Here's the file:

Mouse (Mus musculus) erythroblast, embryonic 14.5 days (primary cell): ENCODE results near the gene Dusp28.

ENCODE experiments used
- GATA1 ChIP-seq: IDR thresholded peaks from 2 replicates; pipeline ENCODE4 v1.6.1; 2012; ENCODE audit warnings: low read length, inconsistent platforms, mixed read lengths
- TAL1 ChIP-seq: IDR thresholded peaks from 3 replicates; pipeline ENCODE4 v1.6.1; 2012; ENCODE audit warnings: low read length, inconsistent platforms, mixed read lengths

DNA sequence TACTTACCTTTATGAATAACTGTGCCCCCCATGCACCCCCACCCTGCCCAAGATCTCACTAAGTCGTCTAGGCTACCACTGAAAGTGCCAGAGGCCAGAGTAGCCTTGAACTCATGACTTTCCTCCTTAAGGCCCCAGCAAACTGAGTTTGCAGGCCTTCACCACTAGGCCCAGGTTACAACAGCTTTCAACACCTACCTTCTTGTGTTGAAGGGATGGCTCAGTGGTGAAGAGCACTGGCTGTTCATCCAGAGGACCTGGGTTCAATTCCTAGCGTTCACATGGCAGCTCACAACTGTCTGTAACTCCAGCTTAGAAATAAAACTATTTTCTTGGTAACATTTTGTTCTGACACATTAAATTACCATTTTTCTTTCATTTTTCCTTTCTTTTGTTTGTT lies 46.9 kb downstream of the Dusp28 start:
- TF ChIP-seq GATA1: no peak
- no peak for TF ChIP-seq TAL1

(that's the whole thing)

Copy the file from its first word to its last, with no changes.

Mouse (Mus musculus) erythroblast, embryonic 14.5 days (primary cell): ENCODE results near the gene Dusp28.

ENCODE experiments used
- GATA1 ChIP-seq: IDR thresholded peaks from 2 replicates; pipeline ENCODE4 v1.6.1; 2012; ENCODE audit warnings: low read length, inconsistent platforms, mixed read lengths
- TAL1 ChIP-seq: IDR thresholded peaks from 3 replicates; pipeline ENCODE4 v1.6.1; 2012; ENCODE audit warnings: low read length, inconsistent platforms, mixed read lengths

DNA sequence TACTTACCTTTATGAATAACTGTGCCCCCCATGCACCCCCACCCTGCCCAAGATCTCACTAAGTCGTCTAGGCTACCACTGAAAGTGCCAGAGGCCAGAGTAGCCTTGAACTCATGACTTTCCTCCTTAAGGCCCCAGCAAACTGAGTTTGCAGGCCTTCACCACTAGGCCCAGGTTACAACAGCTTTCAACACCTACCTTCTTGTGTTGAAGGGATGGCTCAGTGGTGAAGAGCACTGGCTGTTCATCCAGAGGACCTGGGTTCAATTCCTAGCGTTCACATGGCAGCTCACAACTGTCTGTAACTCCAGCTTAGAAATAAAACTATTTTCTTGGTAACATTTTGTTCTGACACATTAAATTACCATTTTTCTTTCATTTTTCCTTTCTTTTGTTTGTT lies 46.9 kb downstream of the Dusp28 start:
- TF ChIP-seq GATA1: no peak
- no peak for TF ChIP-seq TAL1